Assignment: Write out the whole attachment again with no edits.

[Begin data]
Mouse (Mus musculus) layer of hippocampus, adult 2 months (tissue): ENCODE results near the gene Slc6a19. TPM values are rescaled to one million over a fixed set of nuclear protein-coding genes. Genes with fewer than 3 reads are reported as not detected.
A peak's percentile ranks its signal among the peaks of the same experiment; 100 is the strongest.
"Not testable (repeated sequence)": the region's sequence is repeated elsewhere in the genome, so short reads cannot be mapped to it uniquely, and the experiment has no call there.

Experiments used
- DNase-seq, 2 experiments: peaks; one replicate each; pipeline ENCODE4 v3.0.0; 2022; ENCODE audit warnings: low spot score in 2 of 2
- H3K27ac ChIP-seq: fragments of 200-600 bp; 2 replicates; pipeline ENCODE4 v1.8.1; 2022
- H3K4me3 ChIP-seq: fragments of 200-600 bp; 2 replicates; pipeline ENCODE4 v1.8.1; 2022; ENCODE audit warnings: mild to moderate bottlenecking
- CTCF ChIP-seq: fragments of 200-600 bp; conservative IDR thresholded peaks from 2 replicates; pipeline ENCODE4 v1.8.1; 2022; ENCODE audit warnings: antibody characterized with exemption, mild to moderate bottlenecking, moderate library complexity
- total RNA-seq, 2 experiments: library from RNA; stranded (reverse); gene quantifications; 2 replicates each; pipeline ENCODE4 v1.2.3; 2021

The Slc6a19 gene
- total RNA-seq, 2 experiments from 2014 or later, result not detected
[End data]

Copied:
Mouse (Mus musculus) layer of hippocampus, adult 2 months (tissue): ENCODE results near the gene Slc6a19. TPM values are rescaled to one million over a fixed set of nuclear protein-coding genes. Genes with fewer than 3 reads are reported as not detected.
A peak's percentile ranks its signal among the peaks of the same experiment; 100 is the strongest.
"Not testable (repeated sequence)": the region's sequence is repeated elsewhere in the genome, so short reads cannot be mapped to it uniquely, and the experiment has no call there.

Experiments used
- DNase-seq, 2 experiments: peaks; one replicate each; pipeline ENCODE4 v3.0.0; 2022; ENCODE audit warnings: low spot score in 2 of 2
- H3K27ac ChIP-seq: fragments of 200-600 bp; 2 replicates; pipeline ENCODE4 v1.8.1; 2022
- H3K4me3 ChIP-seq: fragments of 200-600 bp; 2 replicates; pipeline ENCODE4 v1.8.1; 2022; ENCODE audit warnings: mild to moderate bottlenecking
- CTCF ChIP-seq: fragments of 200-600 bp; conservative IDR thresholded peaks from 2 replicates; pipeline ENCODE4 v1.8.1; 2022; ENCODE audit warnings: antibody characterized with exemption, mild to moderate bottlenecking, moderate library complexity
- total RNA-seq, 2 experiments: library from RNA; stranded (reverse); gene quantifications; 2 replicates each; pipeline ENCODE4 v1.2.3; 2021

The Slc6a19 gene
- total RNA-seq, 2 experiments from 2014 or later, result not detected